Henninger-Voss, Mary J. “How the ‘New Science’ of Cannons Shook up the Aristotelian Cosmos.” Journal of the History of Ideas 63.3 (2002): 371–397.
Johnston, Stephen. “Mathematical Practitioners and Instruments in Elizabethan England.” Annals of Science 48.4 (1991): 319.
Kemp, Martin. The Science of Art: Optical Themes in Western Art from Brunelleschi to Seurat. New Haven: Yale University Press, 1990.
Long, Pamela. 'Artisans, Humanists, and the De architectura of Vitruvius'. In Artisan/Practitioners and the Rise of the New Science, 1400-1600. Oregam State University Press, 2011.
Newman, William, and Lawrence Principe. “Number, Weight, Measure, and Experiment in Chymistry: From the Medievals to Van Helmont.” In Alchemy Tried in the Fire: Starkey, Boyle, and the Fate of Helmontian Chymistry. Chicago, IL: University of Chicago Press, 2002.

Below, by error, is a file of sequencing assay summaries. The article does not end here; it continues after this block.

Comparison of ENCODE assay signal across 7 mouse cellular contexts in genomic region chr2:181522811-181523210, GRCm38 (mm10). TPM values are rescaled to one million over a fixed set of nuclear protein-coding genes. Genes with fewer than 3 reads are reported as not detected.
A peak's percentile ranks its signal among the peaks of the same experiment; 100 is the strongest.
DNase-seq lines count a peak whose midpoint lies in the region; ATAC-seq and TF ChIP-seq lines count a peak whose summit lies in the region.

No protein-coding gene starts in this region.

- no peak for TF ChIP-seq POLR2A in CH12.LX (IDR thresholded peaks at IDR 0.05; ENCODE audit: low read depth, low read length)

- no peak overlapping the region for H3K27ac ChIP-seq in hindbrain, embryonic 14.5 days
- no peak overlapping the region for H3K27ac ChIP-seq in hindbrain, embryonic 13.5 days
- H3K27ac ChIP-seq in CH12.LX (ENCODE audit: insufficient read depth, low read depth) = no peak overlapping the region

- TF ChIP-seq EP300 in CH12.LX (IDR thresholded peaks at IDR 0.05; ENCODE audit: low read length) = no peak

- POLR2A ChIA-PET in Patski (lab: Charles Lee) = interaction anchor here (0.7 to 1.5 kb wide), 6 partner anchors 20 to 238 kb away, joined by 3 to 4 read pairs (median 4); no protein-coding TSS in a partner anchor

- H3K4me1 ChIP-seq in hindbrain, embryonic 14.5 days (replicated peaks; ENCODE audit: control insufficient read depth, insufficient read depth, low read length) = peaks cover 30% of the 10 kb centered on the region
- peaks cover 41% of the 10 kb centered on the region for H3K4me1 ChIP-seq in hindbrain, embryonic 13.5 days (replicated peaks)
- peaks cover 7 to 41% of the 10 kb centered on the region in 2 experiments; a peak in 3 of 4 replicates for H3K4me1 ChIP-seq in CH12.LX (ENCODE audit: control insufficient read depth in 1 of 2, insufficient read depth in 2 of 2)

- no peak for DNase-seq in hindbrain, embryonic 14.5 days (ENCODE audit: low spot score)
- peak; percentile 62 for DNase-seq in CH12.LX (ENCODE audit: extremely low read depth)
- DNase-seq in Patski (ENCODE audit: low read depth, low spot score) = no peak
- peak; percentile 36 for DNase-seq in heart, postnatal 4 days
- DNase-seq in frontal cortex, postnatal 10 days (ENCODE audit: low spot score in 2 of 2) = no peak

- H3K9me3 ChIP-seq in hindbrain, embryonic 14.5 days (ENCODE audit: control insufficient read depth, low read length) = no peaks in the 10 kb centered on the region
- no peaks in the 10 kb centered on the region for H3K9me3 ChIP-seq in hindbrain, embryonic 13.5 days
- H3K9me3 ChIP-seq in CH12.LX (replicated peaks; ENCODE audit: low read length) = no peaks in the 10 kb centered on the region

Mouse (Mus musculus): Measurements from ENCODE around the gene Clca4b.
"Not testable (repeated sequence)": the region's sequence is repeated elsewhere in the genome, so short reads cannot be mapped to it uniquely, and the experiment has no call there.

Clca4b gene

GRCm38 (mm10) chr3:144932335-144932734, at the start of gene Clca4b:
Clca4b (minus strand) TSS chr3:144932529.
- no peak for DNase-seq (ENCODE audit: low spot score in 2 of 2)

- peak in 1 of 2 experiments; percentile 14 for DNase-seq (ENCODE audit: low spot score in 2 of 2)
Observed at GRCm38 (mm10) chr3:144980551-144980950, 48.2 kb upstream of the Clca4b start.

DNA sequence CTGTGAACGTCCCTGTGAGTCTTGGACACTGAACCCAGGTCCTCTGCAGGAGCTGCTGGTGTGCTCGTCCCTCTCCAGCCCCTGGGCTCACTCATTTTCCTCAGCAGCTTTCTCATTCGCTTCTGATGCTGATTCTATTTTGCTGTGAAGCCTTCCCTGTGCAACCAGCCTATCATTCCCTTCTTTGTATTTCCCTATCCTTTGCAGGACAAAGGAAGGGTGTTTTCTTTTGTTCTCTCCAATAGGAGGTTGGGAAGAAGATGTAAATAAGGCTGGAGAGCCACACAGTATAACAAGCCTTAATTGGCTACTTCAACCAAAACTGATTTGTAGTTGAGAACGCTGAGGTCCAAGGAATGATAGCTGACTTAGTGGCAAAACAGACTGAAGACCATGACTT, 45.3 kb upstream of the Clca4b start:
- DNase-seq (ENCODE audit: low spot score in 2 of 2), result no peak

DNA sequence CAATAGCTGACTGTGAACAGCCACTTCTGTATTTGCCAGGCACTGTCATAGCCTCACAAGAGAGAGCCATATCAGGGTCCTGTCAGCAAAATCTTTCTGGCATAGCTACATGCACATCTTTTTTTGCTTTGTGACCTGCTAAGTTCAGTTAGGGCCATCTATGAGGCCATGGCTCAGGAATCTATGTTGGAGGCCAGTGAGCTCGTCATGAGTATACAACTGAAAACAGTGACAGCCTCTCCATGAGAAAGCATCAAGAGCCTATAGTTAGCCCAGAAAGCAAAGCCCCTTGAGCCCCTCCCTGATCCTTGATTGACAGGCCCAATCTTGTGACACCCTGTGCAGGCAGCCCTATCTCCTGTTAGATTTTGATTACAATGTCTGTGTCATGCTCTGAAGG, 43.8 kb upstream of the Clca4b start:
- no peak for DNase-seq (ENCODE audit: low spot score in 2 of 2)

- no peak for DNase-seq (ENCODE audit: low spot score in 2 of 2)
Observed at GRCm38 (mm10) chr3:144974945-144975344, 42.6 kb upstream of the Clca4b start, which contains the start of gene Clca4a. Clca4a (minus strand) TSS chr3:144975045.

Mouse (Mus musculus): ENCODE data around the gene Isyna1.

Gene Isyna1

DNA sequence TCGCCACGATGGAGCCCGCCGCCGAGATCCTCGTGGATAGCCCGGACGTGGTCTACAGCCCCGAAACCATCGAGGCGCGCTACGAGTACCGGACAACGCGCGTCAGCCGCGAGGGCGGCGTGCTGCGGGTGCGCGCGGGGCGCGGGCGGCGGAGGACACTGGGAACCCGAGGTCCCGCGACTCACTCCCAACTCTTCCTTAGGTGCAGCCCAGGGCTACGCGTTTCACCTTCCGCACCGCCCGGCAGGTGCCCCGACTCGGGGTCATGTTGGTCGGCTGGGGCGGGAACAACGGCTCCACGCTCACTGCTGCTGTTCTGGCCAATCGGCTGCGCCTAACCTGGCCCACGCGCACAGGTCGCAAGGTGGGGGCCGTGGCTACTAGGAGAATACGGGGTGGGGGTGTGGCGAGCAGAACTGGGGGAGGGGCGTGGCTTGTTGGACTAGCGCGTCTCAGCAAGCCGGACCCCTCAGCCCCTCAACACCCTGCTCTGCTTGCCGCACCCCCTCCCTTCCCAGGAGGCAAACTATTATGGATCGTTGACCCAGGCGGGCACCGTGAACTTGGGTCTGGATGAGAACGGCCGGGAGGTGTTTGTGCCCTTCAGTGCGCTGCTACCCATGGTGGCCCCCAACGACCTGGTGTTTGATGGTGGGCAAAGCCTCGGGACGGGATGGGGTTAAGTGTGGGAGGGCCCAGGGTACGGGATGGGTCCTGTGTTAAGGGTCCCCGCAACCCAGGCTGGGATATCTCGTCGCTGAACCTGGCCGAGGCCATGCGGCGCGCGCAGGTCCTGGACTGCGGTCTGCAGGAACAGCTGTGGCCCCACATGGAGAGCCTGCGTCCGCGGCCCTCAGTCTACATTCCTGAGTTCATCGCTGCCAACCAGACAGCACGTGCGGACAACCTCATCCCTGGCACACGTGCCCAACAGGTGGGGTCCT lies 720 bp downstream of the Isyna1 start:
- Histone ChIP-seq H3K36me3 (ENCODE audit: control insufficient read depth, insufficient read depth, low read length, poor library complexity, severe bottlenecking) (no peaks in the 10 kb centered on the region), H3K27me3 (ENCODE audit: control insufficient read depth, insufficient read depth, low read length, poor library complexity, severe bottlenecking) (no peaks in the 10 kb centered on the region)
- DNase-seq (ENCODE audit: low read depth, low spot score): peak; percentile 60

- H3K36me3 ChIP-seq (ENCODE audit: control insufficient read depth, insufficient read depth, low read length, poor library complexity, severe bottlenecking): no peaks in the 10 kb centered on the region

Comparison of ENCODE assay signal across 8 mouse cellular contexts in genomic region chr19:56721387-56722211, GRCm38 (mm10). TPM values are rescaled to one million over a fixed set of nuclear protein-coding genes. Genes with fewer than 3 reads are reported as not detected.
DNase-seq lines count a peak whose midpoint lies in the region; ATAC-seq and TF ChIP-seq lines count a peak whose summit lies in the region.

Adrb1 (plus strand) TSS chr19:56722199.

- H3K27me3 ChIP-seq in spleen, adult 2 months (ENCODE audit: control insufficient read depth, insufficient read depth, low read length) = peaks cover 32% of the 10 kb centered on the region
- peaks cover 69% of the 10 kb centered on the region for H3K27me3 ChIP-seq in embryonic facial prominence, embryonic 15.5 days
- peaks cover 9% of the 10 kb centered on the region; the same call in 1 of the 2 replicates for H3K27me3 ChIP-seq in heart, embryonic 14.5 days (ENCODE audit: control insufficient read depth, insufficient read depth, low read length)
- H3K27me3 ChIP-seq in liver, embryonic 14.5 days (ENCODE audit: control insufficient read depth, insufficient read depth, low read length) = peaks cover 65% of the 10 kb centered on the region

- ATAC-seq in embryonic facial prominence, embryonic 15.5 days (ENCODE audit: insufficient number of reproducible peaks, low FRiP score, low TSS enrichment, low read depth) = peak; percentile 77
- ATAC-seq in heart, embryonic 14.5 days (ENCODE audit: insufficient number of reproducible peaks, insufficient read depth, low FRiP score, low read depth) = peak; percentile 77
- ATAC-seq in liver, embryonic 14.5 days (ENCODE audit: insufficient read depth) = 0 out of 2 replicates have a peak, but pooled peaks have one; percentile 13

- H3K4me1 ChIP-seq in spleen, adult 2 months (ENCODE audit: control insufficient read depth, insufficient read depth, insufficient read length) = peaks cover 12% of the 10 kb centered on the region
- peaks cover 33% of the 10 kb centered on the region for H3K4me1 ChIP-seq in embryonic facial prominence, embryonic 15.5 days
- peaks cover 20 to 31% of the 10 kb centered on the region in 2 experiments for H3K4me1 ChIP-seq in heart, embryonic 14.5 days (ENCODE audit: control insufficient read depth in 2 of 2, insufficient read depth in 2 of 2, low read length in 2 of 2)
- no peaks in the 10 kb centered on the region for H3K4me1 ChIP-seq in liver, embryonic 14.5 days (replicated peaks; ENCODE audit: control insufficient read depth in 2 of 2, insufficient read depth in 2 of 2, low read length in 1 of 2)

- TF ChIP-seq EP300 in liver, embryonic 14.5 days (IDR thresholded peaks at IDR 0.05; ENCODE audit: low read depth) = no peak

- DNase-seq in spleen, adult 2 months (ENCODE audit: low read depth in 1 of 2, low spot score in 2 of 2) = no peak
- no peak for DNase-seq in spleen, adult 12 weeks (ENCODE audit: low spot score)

Ofer Gal and Raz Chen-Morris. Baroque Science. Chicago UP, 2012. Especially chapter 1 (on optics) and chapter 5 (on maths in general). [Need to order book for Warwick library]
Peterson, Mark A. Galileo’s Muse: Renaissance Mathematics and the Arts. Cambridge, Mass: Harvard University Press, 2011.
Valleriani, Matteo. 'Ancient Pneumatics Transformed During the Early Modern Period.' Nuncius, 29, 2014, 127–174 [article needs to be ordered as course extract]
Valleriani, Matteo. Galileo Engineer. London: Springer, 2010.
The limits of maths
Heilbron, John. 'Quantitative Physics.' In Elements of Early Modern Physics. University of California Press, 1982.
Heilbron, John. 'Unfair Balance'. In Galileo, 245-252. Oxford UP, 2010.
Kuhn, Thomas. 'Mathematical Versus Experimental Traditions in the Development of Physical Science.' Journal of Interdisciplinary History 7, no. 1 (1976): 1–31.
Schaffer, Simon. ''The Charter'd Thames' : Naval Architecture and Experimental Spaces in Georgian Britain.' In Schaffer et al., eds. The Mindful Hand. Amsterdam, 2007.
Shapin, Steven. 'Robert Boyle and Mathematics: Reality, Representation, and Experimental Practice.' Science in Context 2, no. 01 (1988): 23–58.